An orca was spotted a few miles off Provincetown this week, followed by another sighting on Stellwagen Bank. It has been a while since orcas have been observed here. They spend a lot of time underwater and far from shore, so they aren’t easy to watch. Whether they will stay around remains to be seen. That depends on the food sources available, but if those small bluefin tuna show up again this year like they did at the end of June last summer that could be enough to keep them around.
Orcas are the largest members of the dolphin family; they’re highly social and move in pods. They’re also apex predators — meaning they’re at the top of the food chain. They hunt strategically, in packs, and they are the only known predators of great white sharks.
The fin whales have finally moved into the area between Race Point and Herring Cove. We saw two of them while fishing the other day. There are so many mackerel, herring, and sand eels for them to eat right now I see no reason why they wouldn’t stick around. One of the fin whales was the biggest I have seen in quite some time. If you’re at Herring Cove Beach or Race Point, keep an eye offshore for their telltale tall spouts. Fin whales do not lift their tails to dive the way humpbacks do; they simply arch their backs and down they go.
Local oysterman Alex Brown told me that he’s lost a serious proportion of his crop this year. He started noticing a number of dead market-size oysters in his growing bags back in April, and now as he works his grant, culling the oysters for size, he’s discovering the losses are extensive. He called the county, which took samples back to its lab to see if they can determine what is going on. Brown and shellfish constable Steven Wisbauer both say they suspect the late winter deep freeze is the culprit — gardeners know the freeze they’re talking about.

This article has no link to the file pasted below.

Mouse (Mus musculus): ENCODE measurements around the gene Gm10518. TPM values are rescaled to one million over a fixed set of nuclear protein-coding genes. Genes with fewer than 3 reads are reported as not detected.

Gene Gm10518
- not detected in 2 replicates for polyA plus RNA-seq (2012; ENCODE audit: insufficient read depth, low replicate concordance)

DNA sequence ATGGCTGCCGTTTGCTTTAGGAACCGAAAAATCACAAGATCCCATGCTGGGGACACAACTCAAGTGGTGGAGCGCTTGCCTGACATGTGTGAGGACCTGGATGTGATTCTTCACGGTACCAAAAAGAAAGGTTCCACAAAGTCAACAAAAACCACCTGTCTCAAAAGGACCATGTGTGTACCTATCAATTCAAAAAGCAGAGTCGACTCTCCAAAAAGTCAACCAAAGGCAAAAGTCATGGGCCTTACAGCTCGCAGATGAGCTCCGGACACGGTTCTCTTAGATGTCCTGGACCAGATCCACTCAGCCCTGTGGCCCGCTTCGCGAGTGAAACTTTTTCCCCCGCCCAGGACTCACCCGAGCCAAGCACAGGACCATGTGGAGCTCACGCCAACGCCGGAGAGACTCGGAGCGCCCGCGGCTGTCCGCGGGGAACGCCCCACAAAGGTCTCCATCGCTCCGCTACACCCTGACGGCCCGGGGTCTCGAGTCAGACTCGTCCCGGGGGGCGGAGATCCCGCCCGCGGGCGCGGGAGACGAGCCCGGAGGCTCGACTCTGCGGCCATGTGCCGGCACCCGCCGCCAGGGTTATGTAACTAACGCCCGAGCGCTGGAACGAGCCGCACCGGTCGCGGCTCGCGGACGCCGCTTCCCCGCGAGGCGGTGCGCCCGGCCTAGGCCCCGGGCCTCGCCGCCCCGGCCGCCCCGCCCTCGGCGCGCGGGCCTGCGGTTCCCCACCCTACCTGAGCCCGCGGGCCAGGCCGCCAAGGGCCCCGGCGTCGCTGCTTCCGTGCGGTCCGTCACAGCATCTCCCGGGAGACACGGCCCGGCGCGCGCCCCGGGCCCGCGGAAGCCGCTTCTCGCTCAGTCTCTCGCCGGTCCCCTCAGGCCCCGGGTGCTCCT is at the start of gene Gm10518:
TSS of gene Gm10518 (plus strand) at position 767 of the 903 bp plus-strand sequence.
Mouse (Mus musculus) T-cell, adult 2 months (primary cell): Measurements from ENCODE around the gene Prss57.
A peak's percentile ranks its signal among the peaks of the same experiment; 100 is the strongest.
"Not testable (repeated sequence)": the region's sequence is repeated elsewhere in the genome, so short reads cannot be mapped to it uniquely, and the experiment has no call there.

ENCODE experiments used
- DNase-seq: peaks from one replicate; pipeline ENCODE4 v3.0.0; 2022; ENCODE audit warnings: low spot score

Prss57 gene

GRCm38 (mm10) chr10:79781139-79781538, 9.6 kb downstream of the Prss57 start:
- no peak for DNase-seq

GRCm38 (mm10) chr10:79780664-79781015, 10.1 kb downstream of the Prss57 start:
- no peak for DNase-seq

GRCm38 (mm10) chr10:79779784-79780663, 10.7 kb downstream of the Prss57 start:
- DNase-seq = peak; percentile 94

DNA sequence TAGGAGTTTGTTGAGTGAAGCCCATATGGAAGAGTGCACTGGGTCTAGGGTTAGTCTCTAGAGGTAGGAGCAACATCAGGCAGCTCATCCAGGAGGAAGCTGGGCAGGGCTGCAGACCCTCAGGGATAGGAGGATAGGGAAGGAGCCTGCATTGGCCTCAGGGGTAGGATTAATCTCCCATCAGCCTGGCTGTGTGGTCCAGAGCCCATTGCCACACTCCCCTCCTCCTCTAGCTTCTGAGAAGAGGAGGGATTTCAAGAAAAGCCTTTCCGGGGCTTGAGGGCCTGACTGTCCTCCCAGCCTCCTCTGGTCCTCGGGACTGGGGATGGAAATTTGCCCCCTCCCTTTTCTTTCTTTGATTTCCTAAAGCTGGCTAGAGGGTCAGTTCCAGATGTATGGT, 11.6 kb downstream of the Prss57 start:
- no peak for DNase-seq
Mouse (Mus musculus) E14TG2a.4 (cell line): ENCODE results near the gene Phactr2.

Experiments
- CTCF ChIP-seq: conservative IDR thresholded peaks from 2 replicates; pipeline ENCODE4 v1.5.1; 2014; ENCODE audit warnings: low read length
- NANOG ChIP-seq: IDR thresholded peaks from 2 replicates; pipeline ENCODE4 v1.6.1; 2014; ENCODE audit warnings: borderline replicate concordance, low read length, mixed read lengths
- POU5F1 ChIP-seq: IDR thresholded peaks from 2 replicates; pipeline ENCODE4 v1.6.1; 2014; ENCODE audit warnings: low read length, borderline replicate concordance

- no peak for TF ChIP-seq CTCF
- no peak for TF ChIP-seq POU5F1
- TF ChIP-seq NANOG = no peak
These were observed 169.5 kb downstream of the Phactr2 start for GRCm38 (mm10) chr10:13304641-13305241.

The extreme cold came on the heels of mild winter weather, and Brown thinks the oysters may have come out of dormancy and were pumping along in the springlike weather when the freeze hit, dropping temperatures below zero for a couple of miserable days. Brown said he measured 9 below zero out there.
I am eager to see what the county comes back with. I’m no marine biologist and certainly do not claim to be an expert on this subject, but I worry that the hundreds of seals camped out over there are going to be the oysters’ downfall eventually. But that’s another story.
The bulk of mackerel have thinned out in the harbor and moved up towards Stellwagen Bank, so getting bait is more challenging than it has been. There are still some in the West End of the harbor, but pickings are slim, and it takes a while to get enough to have on hand as striper bait. Other than that, here’s the news you really wanted to hear: the striped bass fishing is ridiculously good right now between Wood End and Race Point.